As far as editing photos goes, iPhoto comes with some powerful features, and you can even compare the edited image to the original. However, the overall process of editing was just unintuitive, at least compared to all the third party options out there. You first have to find the photo, tap the “Edit” button, and then navigate through some buttons. There’s the “Auto-Enhance” feature that will enhance your photo in one tap, though this is also the same thing that is built into the native Photos app (duplicating much, Apple?).
Of course, you can do more advanced editing, such as: cropping, exposure levels (contrast, brightness, saturation), and color. Then there are the brushes – oh god, the brushes.
I have to admit, Apple has taken skeuomorphism to the next level here. When you tap on the brushes (for those basic photo editing features such as Repair, Red Eye, Saturate, Desaturate, Lighten, Darken, Sharpen, and Soften), you get actual brushes!
Think of going to Home Depot, or an art store – Apple decided to put actual images of brushes to show you every time when you pick a brush! What is this, an art class? I’m here to edit my photos, not look at fancy brushes that have no effect other than looking pretty. The skeuomorphism has gone too far here, and the animation it takes to “reveal” the brushes to you makes it longer to edit your photos.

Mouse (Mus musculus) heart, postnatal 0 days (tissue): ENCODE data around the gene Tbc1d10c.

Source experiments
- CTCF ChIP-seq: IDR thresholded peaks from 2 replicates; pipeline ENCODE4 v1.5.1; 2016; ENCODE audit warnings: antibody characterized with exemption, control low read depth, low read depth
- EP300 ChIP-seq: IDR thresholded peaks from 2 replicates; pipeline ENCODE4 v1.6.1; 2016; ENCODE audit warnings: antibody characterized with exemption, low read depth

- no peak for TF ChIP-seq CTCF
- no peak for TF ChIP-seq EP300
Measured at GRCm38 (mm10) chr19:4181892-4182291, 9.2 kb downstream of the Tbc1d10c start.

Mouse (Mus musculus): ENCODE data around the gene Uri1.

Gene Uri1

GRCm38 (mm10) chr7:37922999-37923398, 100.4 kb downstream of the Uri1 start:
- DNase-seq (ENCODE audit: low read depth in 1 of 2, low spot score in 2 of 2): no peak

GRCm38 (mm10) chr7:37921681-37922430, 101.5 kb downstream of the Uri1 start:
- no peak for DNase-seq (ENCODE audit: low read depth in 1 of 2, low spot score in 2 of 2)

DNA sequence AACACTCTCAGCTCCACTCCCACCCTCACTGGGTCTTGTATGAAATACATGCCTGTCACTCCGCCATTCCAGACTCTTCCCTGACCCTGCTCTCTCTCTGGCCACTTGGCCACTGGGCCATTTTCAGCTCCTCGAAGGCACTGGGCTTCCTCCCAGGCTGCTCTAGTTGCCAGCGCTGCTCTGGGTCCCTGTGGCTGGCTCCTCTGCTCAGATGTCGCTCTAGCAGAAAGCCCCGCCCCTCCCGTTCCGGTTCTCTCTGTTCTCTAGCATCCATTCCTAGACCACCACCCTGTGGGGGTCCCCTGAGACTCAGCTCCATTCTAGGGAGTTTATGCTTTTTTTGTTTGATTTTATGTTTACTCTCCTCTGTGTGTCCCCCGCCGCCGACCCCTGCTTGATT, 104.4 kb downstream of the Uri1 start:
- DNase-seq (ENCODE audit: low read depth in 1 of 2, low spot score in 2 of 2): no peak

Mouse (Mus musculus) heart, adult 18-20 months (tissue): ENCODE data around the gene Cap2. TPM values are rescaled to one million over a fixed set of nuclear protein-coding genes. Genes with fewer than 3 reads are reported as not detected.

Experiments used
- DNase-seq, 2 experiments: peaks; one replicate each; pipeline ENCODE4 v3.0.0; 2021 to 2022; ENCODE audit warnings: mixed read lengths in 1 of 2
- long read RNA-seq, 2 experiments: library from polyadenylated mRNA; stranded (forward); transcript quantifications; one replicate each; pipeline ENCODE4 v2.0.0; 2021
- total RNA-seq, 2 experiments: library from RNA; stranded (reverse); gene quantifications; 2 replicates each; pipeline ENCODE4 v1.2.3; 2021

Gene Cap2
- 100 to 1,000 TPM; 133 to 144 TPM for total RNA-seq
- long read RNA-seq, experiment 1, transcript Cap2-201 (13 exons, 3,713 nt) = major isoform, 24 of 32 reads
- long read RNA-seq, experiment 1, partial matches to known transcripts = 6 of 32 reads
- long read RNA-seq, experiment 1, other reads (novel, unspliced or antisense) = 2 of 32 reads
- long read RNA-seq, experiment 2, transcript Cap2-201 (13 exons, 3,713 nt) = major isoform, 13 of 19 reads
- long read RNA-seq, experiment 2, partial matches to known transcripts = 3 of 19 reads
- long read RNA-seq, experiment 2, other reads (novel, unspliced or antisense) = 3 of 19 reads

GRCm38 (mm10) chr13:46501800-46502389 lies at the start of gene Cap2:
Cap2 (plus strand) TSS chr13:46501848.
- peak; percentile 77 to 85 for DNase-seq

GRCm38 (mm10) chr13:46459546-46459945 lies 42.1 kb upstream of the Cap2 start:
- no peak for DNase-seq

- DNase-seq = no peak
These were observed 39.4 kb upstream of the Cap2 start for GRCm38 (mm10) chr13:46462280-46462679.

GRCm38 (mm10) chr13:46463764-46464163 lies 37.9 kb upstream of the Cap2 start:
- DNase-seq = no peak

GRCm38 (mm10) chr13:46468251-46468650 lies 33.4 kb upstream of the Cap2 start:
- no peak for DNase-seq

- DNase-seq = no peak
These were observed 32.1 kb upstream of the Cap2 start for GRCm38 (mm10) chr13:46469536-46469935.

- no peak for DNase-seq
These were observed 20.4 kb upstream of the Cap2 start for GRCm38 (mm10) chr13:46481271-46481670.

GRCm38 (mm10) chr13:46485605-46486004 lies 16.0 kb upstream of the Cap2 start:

If you want to take the lazy way out of things, you can always apply some Instagram-like filters to your photos. Of course, this brings up another skeuomorphic element, which reminds me of paint swatches at Home Depot. Seriously? The strips element is laughable, and not to mention that you can hardly see how the filter looks.
Of course, since iPhoto does not run on an iPad 1 (which I currently have until my new iPad next week), I had to use the app on my iPhone 4S, so that’s why I am disappointed with how small the thumbnails are.